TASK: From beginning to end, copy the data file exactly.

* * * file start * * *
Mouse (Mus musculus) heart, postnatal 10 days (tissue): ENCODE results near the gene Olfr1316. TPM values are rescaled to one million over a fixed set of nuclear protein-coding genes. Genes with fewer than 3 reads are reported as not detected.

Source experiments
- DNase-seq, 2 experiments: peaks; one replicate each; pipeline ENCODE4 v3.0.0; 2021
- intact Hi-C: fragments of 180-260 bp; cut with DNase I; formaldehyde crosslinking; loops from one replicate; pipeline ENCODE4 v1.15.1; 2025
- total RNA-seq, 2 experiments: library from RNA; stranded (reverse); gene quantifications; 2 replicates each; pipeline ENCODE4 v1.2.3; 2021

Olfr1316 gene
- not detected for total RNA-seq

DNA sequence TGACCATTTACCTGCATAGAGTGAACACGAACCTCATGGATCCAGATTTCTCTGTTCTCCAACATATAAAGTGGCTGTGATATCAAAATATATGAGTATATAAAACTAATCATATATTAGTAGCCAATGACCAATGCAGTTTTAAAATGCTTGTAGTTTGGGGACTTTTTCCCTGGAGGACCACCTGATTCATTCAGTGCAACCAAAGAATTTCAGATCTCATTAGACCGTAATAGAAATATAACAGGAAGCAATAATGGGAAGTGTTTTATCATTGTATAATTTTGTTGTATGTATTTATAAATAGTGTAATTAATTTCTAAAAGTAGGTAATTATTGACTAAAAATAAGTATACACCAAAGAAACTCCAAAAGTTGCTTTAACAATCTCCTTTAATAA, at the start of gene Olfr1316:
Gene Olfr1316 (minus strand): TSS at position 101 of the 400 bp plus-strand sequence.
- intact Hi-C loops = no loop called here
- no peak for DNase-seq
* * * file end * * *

Mouse (Mus musculus) heart, postnatal 10 days (tissue): ENCODE results near the gene Olfr1316. TPM values are rescaled to one million over a fixed set of nuclear protein-coding genes. Genes with fewer than 3 reads are reported as not detected.

Source experiments
- DNase-seq, 2 experiments: peaks; one replicate each; pipeline ENCODE4 v3.0.0; 2021
- intact Hi-C: fragments of 180-260 bp; cut with DNase I; formaldehyde crosslinking; loops from one replicate; pipeline ENCODE4 v1.15.1; 2025
- total RNA-seq, 2 experiments: library from RNA; stranded (reverse); gene quantifications; 2 replicates each; pipeline ENCODE4 v1.2.3; 2021

Olfr1316 gene
- not detected for total RNA-seq

DNA sequence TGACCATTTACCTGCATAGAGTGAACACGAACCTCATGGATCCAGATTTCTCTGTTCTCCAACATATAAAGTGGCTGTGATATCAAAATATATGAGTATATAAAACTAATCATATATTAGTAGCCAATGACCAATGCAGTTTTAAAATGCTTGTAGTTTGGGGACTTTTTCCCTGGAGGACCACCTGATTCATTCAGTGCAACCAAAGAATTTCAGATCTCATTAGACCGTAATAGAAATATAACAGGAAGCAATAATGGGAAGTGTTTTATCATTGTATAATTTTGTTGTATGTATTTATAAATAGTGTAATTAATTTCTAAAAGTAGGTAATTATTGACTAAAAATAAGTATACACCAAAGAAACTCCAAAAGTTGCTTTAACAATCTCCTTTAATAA, at the start of gene Olfr1316:
Gene Olfr1316 (minus strand): TSS at position 101 of the 400 bp plus-strand sequence.
- intact Hi-C loops = no loop called here
- no peak for DNase-seq